Alternatively, the analyst may identify (in the form of a machine readable and parseable list of vulnerabilities as CVE IDs or CWEs) a complete list of specific related vulnerabilities that are known to be (or are very likely to be) chained to one or more of the chained vulnerabilities being scored in order to exploit an IT system. In the event that a vulnerability can be exploited only after other preconditions are met (such as first exploiting another vulnerability), it is acceptable to combine two or more CVSS scores to describe the chain of vulnerabilities by scoring for the least-restrictive Exploitability sub score metrics and scoring for the most-impactful Impact sub score metrics. The following example uses the Exploitability, Scope, and Impact sub scores to describe the chain:
Vulnerability A is: AV:L/AC:L/PR:L/UI:N/S:U/C:H/I:H/A:H, and as can be seen from the vector, requires a local, low-privileged user in order to exploit. Whereas Vulnerability B is, AV:N/AC:L/PR:N/UI:R/S:U/C:L/I:L/A:L which provides an unprivileged, remote attacker the ability to execute code on a system with Low impacts if a local user interacts to complete the attack. Therefore, given both A & B, Chain C could be described as the chain of B -> A: AV:N/AC:L/PR:N/UI:R/S:U/C:H/I:H/A:H which combines the Exploitability of B, the scope is unchanged in both cases, and the Impact of A, because if one can exploit B and gain the code execution as a local user from it, then one has satisfied the prerequisite to subsequently launch A causing an impact from vulnerability A.
Authority: A computing container that grants and manages privileges to resources. Examples of authorities include, a database application, an operating system, and a sandbox environment.
Chained Score: The Base score produced by scoring two or more chained vulnerabilities.
Chained Vulnerabilities: See Vulnerability Chaining.
Component: Refers to either a software or hardware component.****
Software Component: A software program or module that contains computer instructions to be executed. E.g. an operating system, Internet application, device driver.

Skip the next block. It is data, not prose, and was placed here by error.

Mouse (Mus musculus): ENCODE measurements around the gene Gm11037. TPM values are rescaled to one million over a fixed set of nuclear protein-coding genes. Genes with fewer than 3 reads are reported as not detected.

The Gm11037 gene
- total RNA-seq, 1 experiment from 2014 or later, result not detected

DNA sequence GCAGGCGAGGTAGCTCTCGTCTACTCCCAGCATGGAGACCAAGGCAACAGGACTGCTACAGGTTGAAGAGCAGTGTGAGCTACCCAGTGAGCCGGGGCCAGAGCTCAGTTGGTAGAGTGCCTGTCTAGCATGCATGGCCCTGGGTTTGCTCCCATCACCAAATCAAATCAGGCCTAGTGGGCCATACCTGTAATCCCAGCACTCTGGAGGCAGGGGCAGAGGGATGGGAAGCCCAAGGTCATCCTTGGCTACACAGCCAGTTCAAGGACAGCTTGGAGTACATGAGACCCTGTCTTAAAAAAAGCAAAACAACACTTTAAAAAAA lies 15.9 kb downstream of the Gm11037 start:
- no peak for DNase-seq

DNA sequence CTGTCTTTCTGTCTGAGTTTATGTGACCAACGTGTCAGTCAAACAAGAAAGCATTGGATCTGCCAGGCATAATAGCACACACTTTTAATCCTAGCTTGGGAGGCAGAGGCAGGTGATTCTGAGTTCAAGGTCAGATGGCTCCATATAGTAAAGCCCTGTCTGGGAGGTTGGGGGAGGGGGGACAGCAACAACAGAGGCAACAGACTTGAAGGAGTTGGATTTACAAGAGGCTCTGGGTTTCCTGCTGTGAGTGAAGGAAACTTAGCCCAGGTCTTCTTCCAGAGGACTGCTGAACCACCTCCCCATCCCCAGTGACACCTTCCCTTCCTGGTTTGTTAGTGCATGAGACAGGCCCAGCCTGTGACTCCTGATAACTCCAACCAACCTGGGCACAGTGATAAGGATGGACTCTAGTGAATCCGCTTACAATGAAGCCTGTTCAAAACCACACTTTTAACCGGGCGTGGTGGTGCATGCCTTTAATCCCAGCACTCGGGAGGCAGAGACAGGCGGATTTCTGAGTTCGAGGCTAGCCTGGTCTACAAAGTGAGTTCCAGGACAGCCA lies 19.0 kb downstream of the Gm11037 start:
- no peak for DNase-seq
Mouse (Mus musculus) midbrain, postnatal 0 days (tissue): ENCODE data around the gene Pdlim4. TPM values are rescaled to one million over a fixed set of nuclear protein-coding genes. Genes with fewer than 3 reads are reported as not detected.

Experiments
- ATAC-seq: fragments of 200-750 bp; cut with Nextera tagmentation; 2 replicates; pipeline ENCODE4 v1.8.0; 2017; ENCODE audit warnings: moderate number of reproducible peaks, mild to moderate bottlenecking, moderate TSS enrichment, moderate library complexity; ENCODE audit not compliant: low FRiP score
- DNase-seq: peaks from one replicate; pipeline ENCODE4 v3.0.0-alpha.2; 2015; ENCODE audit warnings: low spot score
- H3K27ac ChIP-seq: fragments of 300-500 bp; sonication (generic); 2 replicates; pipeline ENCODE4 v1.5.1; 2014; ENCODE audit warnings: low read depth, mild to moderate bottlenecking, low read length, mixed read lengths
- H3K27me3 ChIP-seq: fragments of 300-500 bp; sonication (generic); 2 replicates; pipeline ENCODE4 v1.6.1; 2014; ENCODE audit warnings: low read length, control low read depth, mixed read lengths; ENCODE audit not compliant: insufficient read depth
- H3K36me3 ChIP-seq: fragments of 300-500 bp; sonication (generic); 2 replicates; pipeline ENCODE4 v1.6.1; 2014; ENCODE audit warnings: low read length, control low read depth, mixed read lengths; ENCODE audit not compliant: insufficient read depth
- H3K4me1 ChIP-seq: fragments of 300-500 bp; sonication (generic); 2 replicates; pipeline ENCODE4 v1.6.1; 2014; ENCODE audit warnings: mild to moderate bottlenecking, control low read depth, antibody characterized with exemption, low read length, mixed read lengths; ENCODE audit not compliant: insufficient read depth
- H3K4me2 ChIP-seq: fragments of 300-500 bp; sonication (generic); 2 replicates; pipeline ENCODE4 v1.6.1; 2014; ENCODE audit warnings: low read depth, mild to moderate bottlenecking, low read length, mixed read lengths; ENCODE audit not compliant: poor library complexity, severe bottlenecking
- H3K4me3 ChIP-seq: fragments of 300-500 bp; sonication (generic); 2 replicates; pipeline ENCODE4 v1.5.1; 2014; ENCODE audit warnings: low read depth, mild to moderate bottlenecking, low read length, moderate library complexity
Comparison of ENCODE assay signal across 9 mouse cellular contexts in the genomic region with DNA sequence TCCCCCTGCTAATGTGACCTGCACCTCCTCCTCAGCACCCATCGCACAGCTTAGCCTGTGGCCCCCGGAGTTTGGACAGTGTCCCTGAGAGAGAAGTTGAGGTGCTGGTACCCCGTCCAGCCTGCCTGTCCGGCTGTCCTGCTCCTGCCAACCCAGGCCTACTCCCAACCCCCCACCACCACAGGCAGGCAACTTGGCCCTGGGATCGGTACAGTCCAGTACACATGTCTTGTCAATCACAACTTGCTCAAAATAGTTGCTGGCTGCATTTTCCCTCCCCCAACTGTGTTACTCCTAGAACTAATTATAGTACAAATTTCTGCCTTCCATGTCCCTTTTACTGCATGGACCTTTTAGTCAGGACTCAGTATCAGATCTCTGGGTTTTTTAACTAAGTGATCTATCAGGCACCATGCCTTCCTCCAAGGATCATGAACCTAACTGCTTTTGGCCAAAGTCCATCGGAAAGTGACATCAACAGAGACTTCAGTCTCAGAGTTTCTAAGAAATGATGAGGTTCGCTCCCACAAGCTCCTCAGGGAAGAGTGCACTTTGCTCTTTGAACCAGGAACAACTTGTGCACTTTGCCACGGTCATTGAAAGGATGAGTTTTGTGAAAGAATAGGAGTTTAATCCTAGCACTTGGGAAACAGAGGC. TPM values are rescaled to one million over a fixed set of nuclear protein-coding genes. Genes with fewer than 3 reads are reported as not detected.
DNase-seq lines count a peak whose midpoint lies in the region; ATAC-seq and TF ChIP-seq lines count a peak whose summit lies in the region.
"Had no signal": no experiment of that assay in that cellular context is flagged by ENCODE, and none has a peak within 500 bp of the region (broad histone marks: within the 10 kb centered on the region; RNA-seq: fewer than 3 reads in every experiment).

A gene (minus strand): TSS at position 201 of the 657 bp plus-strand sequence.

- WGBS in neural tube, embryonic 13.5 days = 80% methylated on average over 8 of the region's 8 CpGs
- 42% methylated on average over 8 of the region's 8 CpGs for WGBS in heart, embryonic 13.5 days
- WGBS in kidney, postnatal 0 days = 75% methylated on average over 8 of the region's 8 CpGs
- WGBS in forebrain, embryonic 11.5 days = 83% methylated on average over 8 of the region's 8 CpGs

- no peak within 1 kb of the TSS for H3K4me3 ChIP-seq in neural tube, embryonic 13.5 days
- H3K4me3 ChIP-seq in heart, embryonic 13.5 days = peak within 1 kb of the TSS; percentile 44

Hardware Component: A physical computing device.
Impacted Component: The component (or components) that suffer(s) the consequence of the exploited vulnerability. This (they) can either be the same component as the vulnerable component, or, if a scope changed has occurred, a different one.
Privileges: A collection of rights (typically read, write and execute) granted to a user or user process which defines access to computing resources.
Resources: A software or network object that is accessed, modified, or consumed by a computing device. E.g. computer files, memory, CPU cycles, or network bandwidth.
Scope: The collection of privileges defined and managed by an authorization authority when granting access to computing resources.
Vulnerability: A weakness or flaw in a software (or hardware) component.
Vulnerability Chaining: The sequential exploit of multiple vulnerabilities in order to attack an IT system, where one or more exploits at the end of the chain require the successful completion of prior exploits in order to be exploited. See also the definition available at http://cwe.mitre.org/documents/glossary/#Chain.
Vulnerable component: The software (or hardware) component that bears the vulnerability, and that which would be patched.
The scoring rubric provides a quick reference to scoring vulnerabilities in v3.0. It is meant to supplement existing scoring discussion found in the Specification Document.
Note, if Scope change has not occurred, Confidentiality, Integrity and Availability impacts reflect consequence to the vulnerable component, otherwise they reflect consequence to the component that suffers the greater impact.
 See http://scap.nist.gov/.
 See https://www.itu.int/rec/T-REC-X.1521-201104-I/en.
 For example, see http://www.oracle.com/technetwork/topics/security/cvssscoringsystem-091884.html.
 Note that while the vulnerable component will be a software program (host operating system, Internet application, device driver, etc,) the impacted component may be either another software program, a hardware device, or a network resource.
 See the Examples document which accompanies this guide for more information.
 See the http://heartbleed.com/.